BDO Bulletin: SEC Finalizes Climate Rules


The SEC adopted its highly anticipated rules to enhance and standardize climate-related disclosures and require registrants to report information on greenhouse gas (GHG) emissions, climate-related risks, and financial metrics in registration statements and annual reports. The rules apply to all registrants and offer phased-in compliance dates dependent on a registrant’s filer status. Certain key provisions, such as reporting Scope 3 GHG emissions, required financial statement disclosures, and the phase-in period for compliance significantly differ from the proposed rules.1 

The final rules require:

  • Disclosures in the audited financial statements about the impact of severe weather events and other natural conditions to a registrant’s financial statements, including quantitative disclosures of expenses, losses, capitalized costs and charges related to such events, aggregate amounts of carbon offsets, and renewable energy credits (RECs), as well as qualitative disclosures about the estimates and assumptions materially impacted by such events.
  • Disclosures of material GHG emissions from direct (Scope 1) and indirect (Scope 2) activities of large accelerated filers (LAFs) and accelerated filers that are not smaller reporting companies (SRCs) or emerging growth companies (EGCs) (AFs). Scope 1 and Scope 2 GHG emissions disclosures are subject to attestation requirements. 
  • Qualitative disclosures about the registrant’s climate-related risks, including board oversight and governance, and management’s process to identify, assess, and manage such risks.

1 For key differences between the final and proposed rule, see Appendix B.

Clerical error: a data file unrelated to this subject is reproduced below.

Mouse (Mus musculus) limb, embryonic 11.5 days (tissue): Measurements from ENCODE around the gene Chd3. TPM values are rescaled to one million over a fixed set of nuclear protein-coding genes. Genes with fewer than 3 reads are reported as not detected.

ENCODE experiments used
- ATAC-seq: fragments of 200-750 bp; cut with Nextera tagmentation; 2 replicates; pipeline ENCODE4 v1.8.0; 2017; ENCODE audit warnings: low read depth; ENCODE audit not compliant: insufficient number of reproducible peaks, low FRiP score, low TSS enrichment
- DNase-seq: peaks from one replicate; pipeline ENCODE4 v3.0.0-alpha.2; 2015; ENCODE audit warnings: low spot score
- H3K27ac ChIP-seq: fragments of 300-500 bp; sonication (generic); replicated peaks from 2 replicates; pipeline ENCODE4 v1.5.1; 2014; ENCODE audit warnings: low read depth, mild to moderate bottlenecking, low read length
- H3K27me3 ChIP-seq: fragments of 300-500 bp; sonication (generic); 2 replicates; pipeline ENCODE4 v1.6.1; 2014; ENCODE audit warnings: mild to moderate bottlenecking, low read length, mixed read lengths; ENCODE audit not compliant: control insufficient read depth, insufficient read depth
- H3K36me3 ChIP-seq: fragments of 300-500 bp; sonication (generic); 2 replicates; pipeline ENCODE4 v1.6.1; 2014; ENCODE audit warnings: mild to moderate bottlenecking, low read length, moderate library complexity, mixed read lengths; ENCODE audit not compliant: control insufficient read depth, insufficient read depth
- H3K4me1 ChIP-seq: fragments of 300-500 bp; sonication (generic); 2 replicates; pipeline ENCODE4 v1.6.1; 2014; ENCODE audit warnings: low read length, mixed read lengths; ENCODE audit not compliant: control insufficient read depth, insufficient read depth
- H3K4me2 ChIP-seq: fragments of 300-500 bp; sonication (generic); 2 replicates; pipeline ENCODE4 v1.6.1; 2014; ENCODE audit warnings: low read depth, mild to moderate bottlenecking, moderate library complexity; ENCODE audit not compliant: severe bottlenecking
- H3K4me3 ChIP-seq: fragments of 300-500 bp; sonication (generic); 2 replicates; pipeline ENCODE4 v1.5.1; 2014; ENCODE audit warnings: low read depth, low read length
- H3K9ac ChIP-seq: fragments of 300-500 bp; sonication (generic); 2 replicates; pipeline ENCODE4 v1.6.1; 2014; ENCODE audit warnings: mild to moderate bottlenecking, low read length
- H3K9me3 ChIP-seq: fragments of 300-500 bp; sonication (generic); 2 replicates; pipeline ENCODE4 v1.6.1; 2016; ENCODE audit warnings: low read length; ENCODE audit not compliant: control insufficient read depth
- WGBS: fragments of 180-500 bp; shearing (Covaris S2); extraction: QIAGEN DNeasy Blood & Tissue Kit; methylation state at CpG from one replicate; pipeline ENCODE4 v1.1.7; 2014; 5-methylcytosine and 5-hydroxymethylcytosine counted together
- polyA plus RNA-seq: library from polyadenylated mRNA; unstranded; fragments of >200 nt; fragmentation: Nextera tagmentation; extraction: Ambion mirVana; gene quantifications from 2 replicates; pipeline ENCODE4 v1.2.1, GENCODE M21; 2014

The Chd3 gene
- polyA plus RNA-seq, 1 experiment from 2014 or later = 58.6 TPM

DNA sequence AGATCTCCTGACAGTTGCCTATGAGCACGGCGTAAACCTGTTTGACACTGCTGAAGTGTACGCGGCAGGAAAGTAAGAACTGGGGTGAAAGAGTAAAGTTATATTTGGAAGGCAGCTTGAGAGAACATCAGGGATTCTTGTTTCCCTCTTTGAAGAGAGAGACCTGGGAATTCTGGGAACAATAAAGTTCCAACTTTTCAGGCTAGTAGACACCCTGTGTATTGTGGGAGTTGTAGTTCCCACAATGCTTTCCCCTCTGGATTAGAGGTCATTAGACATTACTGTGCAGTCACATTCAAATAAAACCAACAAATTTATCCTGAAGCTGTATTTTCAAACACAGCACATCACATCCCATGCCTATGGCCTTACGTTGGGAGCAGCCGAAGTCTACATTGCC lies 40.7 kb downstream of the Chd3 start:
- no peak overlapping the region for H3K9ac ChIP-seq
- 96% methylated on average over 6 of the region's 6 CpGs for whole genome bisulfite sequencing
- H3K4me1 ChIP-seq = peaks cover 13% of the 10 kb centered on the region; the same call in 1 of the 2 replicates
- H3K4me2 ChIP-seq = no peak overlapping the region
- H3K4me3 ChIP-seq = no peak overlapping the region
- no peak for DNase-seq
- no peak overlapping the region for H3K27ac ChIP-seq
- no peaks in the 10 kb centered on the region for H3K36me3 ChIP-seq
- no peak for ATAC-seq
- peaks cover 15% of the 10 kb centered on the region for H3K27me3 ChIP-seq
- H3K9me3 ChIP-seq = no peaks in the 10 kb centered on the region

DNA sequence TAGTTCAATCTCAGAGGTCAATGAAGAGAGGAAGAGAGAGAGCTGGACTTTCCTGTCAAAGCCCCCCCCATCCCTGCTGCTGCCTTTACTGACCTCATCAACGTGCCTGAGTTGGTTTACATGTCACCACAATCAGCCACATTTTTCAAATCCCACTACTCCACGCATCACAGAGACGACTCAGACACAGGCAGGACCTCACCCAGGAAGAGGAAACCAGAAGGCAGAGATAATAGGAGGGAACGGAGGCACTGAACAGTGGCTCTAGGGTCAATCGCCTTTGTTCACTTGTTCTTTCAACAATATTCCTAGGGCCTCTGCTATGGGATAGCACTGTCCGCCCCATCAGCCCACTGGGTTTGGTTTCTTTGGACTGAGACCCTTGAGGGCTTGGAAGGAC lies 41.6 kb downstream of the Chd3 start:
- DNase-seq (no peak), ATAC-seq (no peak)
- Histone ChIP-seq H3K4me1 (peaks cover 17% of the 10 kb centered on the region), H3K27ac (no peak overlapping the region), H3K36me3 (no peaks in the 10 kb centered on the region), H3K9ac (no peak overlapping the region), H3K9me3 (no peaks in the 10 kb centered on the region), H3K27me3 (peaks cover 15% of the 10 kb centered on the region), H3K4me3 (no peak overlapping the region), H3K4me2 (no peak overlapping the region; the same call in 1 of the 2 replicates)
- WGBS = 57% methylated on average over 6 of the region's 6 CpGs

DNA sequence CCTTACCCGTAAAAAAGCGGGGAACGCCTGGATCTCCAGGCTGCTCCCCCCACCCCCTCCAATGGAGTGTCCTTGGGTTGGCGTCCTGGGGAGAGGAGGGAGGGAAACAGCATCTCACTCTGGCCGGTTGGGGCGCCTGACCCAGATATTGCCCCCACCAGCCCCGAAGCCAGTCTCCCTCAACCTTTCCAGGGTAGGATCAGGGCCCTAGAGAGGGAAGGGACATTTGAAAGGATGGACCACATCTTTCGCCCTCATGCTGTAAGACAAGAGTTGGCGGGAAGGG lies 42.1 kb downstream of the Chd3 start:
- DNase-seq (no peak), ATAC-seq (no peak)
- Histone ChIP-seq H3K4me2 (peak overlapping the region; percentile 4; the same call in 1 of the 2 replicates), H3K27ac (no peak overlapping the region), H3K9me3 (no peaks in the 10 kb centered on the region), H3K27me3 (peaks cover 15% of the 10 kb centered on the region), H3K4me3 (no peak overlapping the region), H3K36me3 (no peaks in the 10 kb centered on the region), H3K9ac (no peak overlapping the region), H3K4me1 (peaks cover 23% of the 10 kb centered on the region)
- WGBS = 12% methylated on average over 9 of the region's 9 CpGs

Disclosure Requirements

Audited Financial Statements

The amendments introduce new Article 14 of Regulation S-X, Disclosure of Severe Weather Events and Other Information.  The final rules require quantitative and qualitative information related to “severe weather events and other natural conditions” (hereinafter referred to as “severe weather and conditions”) in a footnote to the registrant’s annual audited financial statements.  Accordingly, such disclosures are subject to a registrant’s internal control over financial reporting.  While registrants must apply the same accounting principles used in the preparation of their consolidated financial statements, processes, procedures, and controls must be designed and implemented to ensure information related to these events is captured and considered for disclosure. 

What severe weather and other conditions trigger disclosure?What information must be disclosed?2For what periods is disclosure required?
While not all-inclusive, severe weather and conditions include hurricanes, tornadoes, flooding, drought, wildfires, extreme temperatures, rising sea levels, and earthquakes.3  Registrants are not required to determine whether any of the severe weather or conditions were caused by climate change for the purpose of making the required disclosures and may need to apply judgment in their consideration of what constitutes severe weather or conditions based on the specific risks they face, including their geographic location and historical experience, among other factors. 

The financial statement categories of disclosure include:

  • Aggregate amounts of expenses, losses, capitalized costs, and charges related to severe weather and conditions
  • Accounting policies for and aggregate amounts of carbon offsets and RECs
  • Financial estimates and assumptions materially impacted by severe weather and conditions
  • Contextual information about financial statement effects, estimates and assumptions, and accounting policies, including the aggregate amounts of insurance recoveries related to any disclosed expenses, losses, capitalized costs, and charges
Disclosure must be provided for the most recently completed fiscal year in the first year disclosure is required.  For subsequent filings, registrants must present their prior Article 14 disclosures that relate to historical annual periods presented in the financial statements and included in the filing.